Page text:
This leads to the formation of a neurotoxic substance - amyloid beta - which slowly accumulates in the brain leading to progressive neuronal death. In the last stages of the disease, the progressive cellular poverty macroscopically results in atrophy of the cerebral cortex, that is, in a thinning of the brain tissue also visible with CT and Magnetic Resonance Imaging.
The most evident symptoms that can be observed in the initial phase of the disease may be:
- amnesiac memory loss such as so-called "memory gaps”.
- non-specific disturbances, such as changes in the circadian rhythm.
- personality changes: people may become less reactive emotionally, depressed, unusually fearful and/or anxious, or they may accentuate some personality traits.
Within 6-12 months the course of the disease sees a symptomatologic progression with the appearance of deficits involving other cognitive areas:
- spatial/topographical disorientation: in the early stages, the patient may have difficulties in learning new paths, or it is possible that the patient completely forgets the paths in their house.
- speech deficits: initially they present as mild speech disorders that consist in the difficulty of finding words with less frequency of use, the names of people, objects, or drugs. At the most advanced stages of the disease, overt aphasia is likely to occur.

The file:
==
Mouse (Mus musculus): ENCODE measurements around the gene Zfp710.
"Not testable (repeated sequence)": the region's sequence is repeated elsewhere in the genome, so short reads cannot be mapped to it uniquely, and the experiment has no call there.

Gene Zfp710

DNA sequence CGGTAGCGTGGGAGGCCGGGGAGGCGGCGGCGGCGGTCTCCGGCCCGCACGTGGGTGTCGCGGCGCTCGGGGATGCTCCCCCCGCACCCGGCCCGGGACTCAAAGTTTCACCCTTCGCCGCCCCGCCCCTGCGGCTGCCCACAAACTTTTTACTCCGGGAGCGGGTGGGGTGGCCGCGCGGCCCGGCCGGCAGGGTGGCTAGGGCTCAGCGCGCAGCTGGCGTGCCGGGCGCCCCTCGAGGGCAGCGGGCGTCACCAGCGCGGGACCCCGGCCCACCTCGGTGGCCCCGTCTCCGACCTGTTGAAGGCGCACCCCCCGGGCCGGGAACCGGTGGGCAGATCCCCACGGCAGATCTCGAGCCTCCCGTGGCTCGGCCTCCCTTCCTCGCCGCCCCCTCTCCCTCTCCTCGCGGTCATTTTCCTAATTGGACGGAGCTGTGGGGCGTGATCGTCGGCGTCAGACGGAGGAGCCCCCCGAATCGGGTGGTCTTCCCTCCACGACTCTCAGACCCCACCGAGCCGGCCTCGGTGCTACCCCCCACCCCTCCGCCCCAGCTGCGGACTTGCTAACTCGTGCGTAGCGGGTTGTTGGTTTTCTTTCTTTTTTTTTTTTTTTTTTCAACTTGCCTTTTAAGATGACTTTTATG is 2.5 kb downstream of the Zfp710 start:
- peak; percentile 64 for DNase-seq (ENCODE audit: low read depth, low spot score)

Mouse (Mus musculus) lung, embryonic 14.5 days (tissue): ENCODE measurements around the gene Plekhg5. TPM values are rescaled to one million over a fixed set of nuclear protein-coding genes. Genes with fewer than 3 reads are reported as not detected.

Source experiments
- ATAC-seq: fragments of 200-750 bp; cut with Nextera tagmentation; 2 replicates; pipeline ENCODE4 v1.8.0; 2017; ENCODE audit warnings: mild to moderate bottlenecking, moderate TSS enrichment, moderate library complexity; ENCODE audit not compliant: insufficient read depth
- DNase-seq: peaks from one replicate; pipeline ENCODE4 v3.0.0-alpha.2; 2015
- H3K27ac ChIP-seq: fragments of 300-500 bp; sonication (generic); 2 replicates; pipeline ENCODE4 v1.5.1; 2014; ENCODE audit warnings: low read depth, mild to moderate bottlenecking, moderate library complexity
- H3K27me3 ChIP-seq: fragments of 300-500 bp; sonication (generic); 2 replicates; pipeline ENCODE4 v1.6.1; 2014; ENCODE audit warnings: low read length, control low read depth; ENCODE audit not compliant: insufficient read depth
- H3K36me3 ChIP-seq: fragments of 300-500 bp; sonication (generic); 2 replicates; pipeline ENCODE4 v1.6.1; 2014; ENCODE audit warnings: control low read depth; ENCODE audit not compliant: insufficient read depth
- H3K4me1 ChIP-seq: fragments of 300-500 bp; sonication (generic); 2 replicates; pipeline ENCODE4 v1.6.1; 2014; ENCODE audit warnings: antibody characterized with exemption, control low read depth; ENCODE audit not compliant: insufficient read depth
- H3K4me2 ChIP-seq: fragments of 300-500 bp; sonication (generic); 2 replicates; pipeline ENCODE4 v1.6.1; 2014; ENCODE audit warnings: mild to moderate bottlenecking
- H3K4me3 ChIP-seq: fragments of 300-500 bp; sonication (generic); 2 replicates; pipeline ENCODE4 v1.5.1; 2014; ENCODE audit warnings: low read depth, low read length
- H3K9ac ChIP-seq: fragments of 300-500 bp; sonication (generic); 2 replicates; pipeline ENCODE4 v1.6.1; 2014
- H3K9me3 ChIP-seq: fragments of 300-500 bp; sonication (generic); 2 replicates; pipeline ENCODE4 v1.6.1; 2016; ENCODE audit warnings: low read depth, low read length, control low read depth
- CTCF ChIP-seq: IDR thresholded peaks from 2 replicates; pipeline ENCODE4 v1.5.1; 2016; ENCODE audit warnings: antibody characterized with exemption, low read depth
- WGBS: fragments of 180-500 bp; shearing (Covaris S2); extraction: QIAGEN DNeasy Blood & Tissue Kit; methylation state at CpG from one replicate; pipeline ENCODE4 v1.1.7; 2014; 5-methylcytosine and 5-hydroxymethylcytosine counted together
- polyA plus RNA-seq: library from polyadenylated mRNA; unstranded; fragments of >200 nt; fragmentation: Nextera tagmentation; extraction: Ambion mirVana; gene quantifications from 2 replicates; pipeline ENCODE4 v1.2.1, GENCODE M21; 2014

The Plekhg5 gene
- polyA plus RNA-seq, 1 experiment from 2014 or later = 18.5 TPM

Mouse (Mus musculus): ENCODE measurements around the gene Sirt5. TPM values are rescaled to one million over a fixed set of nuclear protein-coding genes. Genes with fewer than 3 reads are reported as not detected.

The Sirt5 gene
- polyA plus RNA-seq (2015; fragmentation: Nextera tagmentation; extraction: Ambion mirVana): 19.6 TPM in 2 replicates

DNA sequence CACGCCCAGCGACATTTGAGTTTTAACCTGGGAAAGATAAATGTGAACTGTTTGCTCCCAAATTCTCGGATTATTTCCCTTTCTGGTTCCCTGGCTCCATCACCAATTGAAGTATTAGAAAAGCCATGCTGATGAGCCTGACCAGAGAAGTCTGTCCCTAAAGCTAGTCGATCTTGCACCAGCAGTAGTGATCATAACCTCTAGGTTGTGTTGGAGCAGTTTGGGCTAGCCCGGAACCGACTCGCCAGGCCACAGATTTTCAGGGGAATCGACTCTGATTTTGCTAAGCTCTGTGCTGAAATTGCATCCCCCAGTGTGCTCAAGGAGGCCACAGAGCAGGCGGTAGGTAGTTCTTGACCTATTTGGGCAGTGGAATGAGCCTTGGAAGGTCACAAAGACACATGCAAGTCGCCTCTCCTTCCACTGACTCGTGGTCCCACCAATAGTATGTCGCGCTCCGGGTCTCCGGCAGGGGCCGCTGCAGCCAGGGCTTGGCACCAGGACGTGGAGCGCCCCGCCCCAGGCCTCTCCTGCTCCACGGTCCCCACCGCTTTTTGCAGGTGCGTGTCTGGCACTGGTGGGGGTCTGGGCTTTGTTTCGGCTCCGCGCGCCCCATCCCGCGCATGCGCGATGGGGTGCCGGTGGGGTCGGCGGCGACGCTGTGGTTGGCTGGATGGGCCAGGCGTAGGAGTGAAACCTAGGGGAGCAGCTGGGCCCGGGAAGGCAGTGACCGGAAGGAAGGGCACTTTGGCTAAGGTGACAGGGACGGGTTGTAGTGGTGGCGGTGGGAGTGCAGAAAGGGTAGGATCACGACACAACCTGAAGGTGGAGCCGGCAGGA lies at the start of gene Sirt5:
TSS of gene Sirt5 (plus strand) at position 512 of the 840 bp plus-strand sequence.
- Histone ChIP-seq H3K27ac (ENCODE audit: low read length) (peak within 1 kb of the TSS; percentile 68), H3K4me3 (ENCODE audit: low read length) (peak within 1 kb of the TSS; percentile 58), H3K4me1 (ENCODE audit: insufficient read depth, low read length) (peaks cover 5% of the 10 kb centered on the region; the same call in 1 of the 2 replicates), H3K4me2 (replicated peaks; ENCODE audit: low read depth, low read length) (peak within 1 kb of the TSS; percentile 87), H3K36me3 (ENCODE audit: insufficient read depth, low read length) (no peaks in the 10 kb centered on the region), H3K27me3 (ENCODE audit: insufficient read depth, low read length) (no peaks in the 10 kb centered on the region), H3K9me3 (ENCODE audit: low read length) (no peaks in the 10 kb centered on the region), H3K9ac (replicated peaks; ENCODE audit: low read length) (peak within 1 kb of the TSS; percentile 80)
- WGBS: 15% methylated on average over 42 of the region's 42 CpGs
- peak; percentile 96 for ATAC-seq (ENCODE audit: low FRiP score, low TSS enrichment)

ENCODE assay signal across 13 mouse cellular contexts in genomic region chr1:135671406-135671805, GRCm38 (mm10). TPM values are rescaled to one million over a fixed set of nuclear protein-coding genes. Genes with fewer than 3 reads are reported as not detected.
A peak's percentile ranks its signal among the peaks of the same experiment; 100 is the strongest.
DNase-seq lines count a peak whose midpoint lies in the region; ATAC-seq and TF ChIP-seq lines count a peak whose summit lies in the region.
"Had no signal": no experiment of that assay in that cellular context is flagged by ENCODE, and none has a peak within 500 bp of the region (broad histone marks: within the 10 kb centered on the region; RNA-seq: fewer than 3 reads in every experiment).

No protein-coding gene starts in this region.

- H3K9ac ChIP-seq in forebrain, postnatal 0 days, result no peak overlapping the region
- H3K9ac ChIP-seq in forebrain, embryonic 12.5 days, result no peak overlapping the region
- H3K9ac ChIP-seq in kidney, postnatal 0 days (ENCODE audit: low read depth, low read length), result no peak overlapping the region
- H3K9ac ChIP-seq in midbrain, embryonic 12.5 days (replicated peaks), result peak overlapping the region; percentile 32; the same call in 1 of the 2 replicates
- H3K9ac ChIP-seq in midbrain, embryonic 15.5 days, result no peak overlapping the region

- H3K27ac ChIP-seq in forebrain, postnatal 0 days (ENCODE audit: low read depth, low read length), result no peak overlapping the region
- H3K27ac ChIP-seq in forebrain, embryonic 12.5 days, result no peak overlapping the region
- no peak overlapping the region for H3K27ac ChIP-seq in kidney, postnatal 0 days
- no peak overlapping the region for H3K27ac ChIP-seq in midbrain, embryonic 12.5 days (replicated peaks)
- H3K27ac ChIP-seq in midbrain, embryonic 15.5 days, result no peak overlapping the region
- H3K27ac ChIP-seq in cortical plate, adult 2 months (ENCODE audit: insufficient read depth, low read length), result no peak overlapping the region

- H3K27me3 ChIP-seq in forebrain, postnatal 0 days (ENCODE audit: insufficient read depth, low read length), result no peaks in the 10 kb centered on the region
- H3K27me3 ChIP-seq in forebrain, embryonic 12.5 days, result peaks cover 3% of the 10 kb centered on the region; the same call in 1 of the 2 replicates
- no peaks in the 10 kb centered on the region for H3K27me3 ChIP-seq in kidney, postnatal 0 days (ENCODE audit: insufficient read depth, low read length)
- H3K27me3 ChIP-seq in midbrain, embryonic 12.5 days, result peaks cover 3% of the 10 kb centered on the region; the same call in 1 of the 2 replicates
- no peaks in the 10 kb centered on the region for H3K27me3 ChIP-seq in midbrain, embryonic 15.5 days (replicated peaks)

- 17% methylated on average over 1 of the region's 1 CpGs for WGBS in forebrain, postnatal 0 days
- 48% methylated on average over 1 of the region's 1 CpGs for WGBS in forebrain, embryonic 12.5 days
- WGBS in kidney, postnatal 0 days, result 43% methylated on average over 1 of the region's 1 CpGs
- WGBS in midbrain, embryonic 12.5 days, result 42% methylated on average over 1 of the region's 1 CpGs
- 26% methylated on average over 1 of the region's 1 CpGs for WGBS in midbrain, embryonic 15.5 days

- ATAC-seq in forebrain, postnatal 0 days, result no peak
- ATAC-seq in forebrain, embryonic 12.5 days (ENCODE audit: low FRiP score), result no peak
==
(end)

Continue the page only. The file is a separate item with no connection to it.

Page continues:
- visuo-spatial deficit: in a small percentage (3% of cases) they can represent the initial symptom. Many patients present with fairly early apraxia of clothing (inability to dress properly) and are equally difficult (inability to think and perform a specific movement);
- attentive deficits: the patient has difficulty in performing several tasks at the same time, may not be able to inhibit erroneous behaviours, has difficulty focusing attention on a task until the end.
- deficit of abstract reasoning: the patient is neither able to solve normal daily activities nor to cope with new situations.
Later psychiatric manifestations appear such as apathy, irritability, behavioural disorders, disinhibition, and the phenomenon of the diachronic transposition of the autobiographical past into the present (e.g.: deceased people are believed to be alive and identified with other family members).
How to reach the diagnosis to an Alzheimer’s patient
Currently the diagnosis of AD involves the analysis of the patient’s clinical history and the use of neuropsychological tests such as the Mini-Mental State Examination (MMSE). In association with the evaluations of mental health status. It is fundamental to perform neurological examinations such as magnetic resonance imaging and SPECT (single photon emission computed tomography).
It has been observed that SPECT seems to be very useful in differentiating this disease from other possible causes; being an examination performed to measure blood flow in the brain, it was found that this flow is reduced in AD patients due to decreased nerve cell activity.
We thank Dr Romano for this precious intervention and invite you to deepen the cognitive decay in our article: "Cognitive deterioration: the rehabilitation path".
Psychologist in Parma, specializing in cognitive neuroscience.